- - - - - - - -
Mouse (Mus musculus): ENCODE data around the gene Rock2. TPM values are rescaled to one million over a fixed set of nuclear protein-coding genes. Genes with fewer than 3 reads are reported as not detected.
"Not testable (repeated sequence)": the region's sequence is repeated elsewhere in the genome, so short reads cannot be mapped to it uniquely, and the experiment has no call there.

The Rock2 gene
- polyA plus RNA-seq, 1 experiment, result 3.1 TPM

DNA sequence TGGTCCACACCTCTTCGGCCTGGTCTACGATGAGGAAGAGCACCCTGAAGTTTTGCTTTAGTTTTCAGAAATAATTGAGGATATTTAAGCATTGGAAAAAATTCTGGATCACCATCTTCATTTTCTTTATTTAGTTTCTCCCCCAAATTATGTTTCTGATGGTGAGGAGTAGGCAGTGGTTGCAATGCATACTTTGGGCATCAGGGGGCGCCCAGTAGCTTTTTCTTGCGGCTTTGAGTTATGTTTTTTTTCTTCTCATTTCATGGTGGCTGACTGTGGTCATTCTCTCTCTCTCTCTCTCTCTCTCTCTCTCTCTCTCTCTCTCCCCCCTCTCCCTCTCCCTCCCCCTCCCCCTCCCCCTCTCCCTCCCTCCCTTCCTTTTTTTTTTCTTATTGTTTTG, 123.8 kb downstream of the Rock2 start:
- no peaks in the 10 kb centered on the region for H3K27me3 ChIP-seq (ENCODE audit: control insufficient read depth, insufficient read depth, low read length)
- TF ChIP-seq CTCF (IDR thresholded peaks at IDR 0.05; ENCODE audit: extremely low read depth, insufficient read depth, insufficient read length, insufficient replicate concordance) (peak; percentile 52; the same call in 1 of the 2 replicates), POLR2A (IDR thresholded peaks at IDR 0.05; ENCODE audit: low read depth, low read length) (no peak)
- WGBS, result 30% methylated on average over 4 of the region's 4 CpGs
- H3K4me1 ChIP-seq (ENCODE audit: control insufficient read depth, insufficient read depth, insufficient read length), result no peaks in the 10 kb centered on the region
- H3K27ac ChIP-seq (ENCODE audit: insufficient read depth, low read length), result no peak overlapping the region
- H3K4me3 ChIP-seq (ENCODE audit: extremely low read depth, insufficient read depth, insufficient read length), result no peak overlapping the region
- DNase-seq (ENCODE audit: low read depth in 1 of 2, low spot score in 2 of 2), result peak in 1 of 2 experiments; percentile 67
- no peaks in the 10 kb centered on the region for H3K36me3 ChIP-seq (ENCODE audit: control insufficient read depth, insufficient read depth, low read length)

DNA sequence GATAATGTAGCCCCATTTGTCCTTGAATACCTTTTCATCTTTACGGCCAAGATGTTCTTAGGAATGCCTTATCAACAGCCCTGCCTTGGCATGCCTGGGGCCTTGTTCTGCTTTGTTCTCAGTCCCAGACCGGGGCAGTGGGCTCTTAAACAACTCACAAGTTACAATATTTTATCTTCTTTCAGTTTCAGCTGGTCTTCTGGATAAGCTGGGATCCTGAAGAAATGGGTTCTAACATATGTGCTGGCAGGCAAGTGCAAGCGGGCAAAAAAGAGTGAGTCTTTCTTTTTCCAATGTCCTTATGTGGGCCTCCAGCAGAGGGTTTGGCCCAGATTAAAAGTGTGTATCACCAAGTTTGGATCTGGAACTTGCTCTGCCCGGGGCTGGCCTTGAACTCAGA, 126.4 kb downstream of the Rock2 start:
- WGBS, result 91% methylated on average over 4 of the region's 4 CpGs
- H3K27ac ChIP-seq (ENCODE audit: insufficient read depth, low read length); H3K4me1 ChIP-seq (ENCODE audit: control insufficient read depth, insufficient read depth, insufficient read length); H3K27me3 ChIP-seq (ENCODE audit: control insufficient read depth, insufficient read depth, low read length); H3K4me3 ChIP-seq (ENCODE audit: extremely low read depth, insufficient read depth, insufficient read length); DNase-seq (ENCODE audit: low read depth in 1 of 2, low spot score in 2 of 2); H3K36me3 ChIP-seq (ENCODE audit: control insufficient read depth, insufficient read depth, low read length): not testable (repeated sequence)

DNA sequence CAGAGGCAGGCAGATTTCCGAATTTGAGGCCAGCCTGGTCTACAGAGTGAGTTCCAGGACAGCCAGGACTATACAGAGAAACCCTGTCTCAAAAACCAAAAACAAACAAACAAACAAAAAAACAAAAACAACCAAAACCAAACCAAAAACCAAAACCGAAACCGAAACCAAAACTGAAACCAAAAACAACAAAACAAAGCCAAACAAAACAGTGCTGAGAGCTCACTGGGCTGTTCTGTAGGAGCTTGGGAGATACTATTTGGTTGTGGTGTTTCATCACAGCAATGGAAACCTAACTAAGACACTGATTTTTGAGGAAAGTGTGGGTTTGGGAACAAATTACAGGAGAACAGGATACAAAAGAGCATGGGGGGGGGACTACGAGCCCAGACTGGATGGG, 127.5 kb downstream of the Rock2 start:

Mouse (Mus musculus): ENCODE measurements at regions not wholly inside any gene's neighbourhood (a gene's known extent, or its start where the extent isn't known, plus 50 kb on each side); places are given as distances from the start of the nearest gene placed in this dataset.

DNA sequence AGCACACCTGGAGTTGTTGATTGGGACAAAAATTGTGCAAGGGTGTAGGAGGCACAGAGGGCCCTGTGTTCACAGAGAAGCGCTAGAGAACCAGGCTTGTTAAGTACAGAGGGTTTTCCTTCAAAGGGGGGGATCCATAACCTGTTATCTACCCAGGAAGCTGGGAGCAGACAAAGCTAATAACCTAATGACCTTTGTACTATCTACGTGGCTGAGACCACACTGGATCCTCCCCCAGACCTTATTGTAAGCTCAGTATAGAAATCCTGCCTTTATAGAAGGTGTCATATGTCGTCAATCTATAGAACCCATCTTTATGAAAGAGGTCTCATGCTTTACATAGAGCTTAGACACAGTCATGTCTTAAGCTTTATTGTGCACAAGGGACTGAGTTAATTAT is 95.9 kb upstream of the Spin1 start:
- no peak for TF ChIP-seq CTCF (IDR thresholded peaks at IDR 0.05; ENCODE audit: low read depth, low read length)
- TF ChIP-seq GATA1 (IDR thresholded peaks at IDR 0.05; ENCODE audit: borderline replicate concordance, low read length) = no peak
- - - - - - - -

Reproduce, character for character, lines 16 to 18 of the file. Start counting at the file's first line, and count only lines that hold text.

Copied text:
- H3K27ac ChIP-seq (ENCODE audit: insufficient read depth, low read length); H3K4me1 ChIP-seq (ENCODE audit: control insufficient read depth, insufficient read depth, insufficient read length); H3K27me3 ChIP-seq (ENCODE audit: control insufficient read depth, insufficient read depth, low read length); H3K4me3 ChIP-seq (ENCODE audit: extremely low read depth, insufficient read depth, insufficient read length); DNase-seq (ENCODE audit: low read depth in 1 of 2, low spot score in 2 of 2); H3K36me3 ChIP-seq (ENCODE audit: control insufficient read depth, insufficient read depth, low read length): not testable (repeated sequence)

DNA sequence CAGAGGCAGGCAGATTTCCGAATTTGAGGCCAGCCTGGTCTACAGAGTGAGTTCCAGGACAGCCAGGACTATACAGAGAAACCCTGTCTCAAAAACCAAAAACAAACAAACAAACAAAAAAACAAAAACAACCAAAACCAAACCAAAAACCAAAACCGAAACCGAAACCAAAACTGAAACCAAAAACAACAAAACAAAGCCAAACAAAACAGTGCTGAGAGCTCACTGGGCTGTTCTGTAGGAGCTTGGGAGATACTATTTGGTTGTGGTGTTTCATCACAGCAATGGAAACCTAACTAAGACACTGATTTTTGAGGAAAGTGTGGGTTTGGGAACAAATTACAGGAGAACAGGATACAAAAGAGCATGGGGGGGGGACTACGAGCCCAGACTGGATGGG, 127.5 kb downstream of the Rock2 start:

Mouse (Mus musculus): ENCODE measurements at regions not wholly inside any gene's neighbourhood (a gene's known extent, or its start where the extent isn't known, plus 50 kb on each side); places are given as distances from the start of the nearest gene placed in this dataset.